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Canadian Eskimo Dog

Canadian Eskimo Dog

The Canadian Eskimo Dog is typical of the large spitz-type with their thick, plush coat, pricked ears, and tail that curls over the back. This is a striking and powerful dog built to work hard in harsh, icy conditions. Canadian Eskimo Dogs come in a variety of colours.  

The need-to-know
  • Dogs suitable for experienced owners
  • Extra training required
  • Generally healthy breed
  • Enjoys vigorous walks
  • Enjoys more than two hours of walking a day
  • Medium dog
  • Some drool
  • Requires grooming every other day
  • Chatty and vocal dog
  • Barks and alerts to visitors/anything unusual
  • Could have issues with unknown dogs but gets along with known dogs
  • May need additional training to live with other pets
  • May need additional supervision to live with children
  • Needs a large garden
  • Can live in semi-rural areas
  • Can be left occasionally with training
Generally healthy breed

The Canadian Eskimo dog is generally a robust dog but can be prone to:
- Hip dysplasia 
- Gastric dilatation volvulus

Priority Kennel Club health schemes and testing: 
None but there are several recommended schemes that the Kennel Club recommends which can be found here

Key Facts

Lifespan: 10-15 years
Weight:  30-40kg for males and 18-30kg for females
Height:  58-70cm for males and 50-60cm for females
Colours:  Black and white, grey and white, red and white, sable and white and solid white or solid black 
Size:  Large
UK Kennel Club Groups: Working


Family-friendly: 5/5
Exercise needs: 4/5
Easy to train: 5/5
Tolerates being alone: 2/5
Likes other pets: 5/5
Energy level: 5/5
Grooming needs: 3/5
Shedding: 5/5
Canadian Eskimo Dog near the water


A specialist working breed rather than average every day companion, the Canadian Eskimo Dog is bred to pull weights of up to 80kg, over 70 miles per day in harsh Arctic conditions. They like life gregarious, in a gang of people and dogs, and they like things cold!  The average pet dog owner will struggle to provide a life style the Canadian Eskimo dog will thrive in. Attempts to do so without being willing to lead a very different lifestyle will result in a destructive, loud and unhappy dog. In a group, with plenty of exercise however, the Canadian Eskimo is affectionate, playful and curious.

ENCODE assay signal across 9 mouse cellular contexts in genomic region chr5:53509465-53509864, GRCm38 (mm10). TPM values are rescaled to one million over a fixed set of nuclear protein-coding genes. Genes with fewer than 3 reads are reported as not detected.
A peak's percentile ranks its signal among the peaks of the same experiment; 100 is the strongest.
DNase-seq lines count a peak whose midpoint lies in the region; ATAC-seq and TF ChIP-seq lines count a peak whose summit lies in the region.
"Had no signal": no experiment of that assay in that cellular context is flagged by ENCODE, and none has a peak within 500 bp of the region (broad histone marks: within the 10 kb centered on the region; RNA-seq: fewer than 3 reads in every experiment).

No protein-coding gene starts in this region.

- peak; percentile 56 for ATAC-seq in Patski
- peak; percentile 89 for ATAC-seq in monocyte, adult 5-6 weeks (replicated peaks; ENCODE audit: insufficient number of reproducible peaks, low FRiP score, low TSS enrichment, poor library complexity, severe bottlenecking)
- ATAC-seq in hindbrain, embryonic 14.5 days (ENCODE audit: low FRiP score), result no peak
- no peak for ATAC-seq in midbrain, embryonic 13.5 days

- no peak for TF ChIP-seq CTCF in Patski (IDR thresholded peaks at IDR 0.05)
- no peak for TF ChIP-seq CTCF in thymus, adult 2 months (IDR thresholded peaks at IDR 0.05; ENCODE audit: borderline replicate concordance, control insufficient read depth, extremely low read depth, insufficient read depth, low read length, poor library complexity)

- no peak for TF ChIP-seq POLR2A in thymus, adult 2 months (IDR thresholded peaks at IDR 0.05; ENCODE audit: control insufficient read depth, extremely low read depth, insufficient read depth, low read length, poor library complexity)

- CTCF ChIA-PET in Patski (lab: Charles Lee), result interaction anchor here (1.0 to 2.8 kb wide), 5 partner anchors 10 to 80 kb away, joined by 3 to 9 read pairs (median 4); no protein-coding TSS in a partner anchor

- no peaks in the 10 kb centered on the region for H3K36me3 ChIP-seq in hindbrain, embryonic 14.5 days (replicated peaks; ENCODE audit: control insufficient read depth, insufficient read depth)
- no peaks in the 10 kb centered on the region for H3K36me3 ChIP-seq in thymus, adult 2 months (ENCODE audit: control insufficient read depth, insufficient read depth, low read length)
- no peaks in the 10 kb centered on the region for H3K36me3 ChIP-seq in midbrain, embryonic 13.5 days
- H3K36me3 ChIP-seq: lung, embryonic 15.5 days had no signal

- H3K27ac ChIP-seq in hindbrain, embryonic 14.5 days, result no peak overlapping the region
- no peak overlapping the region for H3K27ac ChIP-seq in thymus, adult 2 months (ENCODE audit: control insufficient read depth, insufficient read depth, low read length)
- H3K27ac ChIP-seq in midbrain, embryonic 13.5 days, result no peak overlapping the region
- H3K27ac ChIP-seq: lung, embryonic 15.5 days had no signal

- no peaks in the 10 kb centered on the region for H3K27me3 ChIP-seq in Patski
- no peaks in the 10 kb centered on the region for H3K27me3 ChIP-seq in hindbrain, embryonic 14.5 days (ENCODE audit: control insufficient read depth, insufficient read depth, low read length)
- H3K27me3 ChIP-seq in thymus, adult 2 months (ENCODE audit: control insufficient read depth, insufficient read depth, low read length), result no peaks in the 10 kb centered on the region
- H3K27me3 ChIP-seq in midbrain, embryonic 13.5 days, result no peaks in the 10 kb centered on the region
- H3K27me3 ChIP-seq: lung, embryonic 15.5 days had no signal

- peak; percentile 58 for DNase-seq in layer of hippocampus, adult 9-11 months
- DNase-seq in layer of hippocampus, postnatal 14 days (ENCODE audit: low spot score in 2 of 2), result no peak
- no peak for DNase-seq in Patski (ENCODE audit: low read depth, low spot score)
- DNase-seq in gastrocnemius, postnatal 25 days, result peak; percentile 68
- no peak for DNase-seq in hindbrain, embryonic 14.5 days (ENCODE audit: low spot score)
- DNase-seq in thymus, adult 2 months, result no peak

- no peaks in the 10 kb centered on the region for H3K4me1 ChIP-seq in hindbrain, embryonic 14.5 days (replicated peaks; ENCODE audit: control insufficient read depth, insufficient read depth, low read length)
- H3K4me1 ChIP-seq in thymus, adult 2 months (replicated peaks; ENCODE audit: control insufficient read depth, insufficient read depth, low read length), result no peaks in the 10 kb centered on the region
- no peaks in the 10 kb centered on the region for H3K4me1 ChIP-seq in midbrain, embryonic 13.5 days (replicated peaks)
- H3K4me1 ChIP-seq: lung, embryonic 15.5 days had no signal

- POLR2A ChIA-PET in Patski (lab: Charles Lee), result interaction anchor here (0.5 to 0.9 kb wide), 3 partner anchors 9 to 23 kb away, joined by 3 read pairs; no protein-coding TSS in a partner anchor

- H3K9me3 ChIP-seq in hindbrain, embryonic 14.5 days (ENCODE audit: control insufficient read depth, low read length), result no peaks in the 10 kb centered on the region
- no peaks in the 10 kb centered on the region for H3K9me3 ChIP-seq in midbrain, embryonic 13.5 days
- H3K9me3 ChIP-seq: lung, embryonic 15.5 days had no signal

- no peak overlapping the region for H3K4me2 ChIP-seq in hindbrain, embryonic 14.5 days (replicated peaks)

Canadian Eskimo Dog standing on the coast

History and Origins

Country of Origin - Canada
Developed by the Inuit hunters of Canada and known as the Qimmiq or Kingmik by them, the Canadian Eskimo Dog worked with hunters to pull sleds, find seal breathing holes and hold at bay predators such as polar bears.  

Just as heavy horse numbers fell due to the advent of the traction engine, Eskimo dog numbers fell, from around 20,000 in the 1920s to perhaps 200 some 50 years later, as a result of the introduction of the Siberian Husky which was smaller and faster, and also due to the development of the snowmobile. With no need to use dogs for true sled work, and a preference for the faster Siberians for racing, numbers plummeted.  

Dedicated breeders set out to save the breed and as a result, the Canadian Kennel Club came together with the Canadian Eskimo Dog Association and Inuit Sled Dog International to protect and promote the breed. They remain a rare breed outside of Canada and the US even today. 

Did you know?

Did You Know? 

  • In 2015 a genetic study determined that the Canadian Eskimo Dog and the Greenland dog are genetically the same and distinct from the very similar looking Siberian Huskies, Alaskan Huskies and Alaskan Malamutes. The maternal mitochondrial DNA sequences were classified as haplotype A31 that indicates a common female ancestor. This haplotype is not found in other modern dogs, the nearest match was with the 1000-year-old remains of a dog from Florida. 

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